Tom Ellis Lucifer photo

The old narrative of Netflix “saving” shows from network cancellation hasn’t really been a thing for a while, even though it’s what we always used to associate with the channel back when it was giving us new seasons of Arrested Development and such.

But there is one more recent and more prominent example, which would be Lucifer. The FOX series was cancelled on that network after three seasons, but after a whole lot of fan petitioning and behind the scenes deals, Netflix scooped it up for season 4. Season 5 has just debuted and season 6, the last one, is already greenlit.

Lucifer season 5 has already rocketed to become the #1 offering on Netflix, blowing past The Legend of Korra, which was previously the #1 show, and also Project Power, the movie that has been sitting at #1 on the service for a week now.

The show, which follows the Lord of Hell leaving his domain and heading to Los Angeles, has not just a passionate fanbase, but an increasingly large one now that Lucifer has become a Netflix original, as evidenced by it snagging the top spot with ease here.

The show has been sort of all over the place in terms of season length, as you can see from the breakdown:

Season 1 (FOX) – 13 episodes

Season 2 (FOX) – 18 episodes

Season 3 (FOX) – 26 episodes

Season 4 (Netflix) – 10 episodes

Season 5 (Netflix) – 8 episodes for now, and apparently 8 more to come later with the season being split in half.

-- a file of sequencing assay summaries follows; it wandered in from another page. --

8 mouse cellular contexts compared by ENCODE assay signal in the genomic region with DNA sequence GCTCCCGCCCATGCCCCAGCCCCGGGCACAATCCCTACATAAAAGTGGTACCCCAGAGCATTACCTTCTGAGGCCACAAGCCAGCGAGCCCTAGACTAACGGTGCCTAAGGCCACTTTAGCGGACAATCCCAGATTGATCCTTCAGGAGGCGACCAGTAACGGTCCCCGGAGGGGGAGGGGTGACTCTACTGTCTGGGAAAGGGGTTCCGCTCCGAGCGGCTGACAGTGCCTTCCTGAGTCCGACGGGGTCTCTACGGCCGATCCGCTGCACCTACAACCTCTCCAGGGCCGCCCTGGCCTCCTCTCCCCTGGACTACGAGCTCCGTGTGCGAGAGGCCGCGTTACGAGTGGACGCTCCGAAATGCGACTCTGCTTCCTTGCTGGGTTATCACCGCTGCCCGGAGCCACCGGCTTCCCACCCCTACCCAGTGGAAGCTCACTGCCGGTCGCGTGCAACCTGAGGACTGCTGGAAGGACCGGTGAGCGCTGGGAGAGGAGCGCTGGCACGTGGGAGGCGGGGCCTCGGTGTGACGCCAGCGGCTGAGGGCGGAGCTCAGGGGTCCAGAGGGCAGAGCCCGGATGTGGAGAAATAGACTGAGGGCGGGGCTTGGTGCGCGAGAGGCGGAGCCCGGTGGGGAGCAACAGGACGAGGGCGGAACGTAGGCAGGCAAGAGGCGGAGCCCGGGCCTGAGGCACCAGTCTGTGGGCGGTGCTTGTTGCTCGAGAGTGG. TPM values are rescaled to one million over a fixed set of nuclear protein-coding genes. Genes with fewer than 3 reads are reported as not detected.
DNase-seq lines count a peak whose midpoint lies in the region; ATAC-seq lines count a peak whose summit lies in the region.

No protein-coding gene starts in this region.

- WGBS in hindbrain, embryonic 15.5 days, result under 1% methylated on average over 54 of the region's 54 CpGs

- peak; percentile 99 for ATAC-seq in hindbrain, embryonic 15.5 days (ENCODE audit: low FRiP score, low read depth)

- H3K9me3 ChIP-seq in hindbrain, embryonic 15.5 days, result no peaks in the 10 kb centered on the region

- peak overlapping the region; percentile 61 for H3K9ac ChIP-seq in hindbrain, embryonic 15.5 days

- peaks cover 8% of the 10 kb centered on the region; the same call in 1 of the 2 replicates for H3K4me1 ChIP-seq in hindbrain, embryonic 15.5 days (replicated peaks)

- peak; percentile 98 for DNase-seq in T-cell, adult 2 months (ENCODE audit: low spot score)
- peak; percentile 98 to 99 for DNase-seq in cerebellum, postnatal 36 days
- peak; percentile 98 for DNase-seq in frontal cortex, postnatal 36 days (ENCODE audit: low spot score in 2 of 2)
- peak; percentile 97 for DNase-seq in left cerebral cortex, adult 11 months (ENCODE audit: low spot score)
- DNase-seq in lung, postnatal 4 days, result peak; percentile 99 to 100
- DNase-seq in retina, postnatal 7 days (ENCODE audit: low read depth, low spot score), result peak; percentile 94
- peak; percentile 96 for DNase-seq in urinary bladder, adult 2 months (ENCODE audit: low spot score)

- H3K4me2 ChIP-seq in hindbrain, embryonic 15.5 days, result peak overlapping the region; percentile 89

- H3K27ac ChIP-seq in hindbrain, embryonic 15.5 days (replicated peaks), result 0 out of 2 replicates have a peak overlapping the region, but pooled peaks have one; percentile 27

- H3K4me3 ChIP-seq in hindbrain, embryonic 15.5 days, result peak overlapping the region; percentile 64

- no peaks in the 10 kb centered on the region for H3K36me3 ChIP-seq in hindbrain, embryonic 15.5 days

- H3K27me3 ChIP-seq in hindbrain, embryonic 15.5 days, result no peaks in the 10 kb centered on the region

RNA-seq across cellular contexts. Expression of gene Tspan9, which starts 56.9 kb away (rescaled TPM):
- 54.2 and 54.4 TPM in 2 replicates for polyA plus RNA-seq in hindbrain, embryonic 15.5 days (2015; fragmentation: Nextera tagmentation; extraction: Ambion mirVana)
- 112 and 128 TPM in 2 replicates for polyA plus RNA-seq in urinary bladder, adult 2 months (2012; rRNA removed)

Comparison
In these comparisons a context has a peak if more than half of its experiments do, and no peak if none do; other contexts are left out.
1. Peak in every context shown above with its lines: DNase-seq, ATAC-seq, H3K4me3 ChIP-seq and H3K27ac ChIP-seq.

Netflix episodes also have a tendency to be longer than FOX episodes were, based around commercial breaks and tight nightly schedules, and so these days the episodes are more like 55 minutes versus 43 minutes. So yes, technically Lucifer season 5 may end up having close to as much total footage as 26 episodes of season 3, when all 16 episodes are out.

The critical take on Lucifer is pretty interesting. Season 1 seems to be the most hated, with it getting only a 49% on Rotten Tomatoes, while surprisingly, seasons 2, 3 and 4 all have perfect 100%s after that, as it seems to have found its footing. With early reviews in for season 5, it’s down to an 86%, but only 7 reviews have been scored total. The user score is a much, much higher 98%, better than any other season before it.

Lucifer seems like a rare total win for everyone involved. Fans got more seasons, the cast got to keep their jobs at least three years after they were supposed to be cancelled, Netflix got a new hit series and we all once again got to laugh at FOX for cancelling a great series too soon for the 85th time. Win-win-win. We’ll see how long it hangs on to this #1 spot.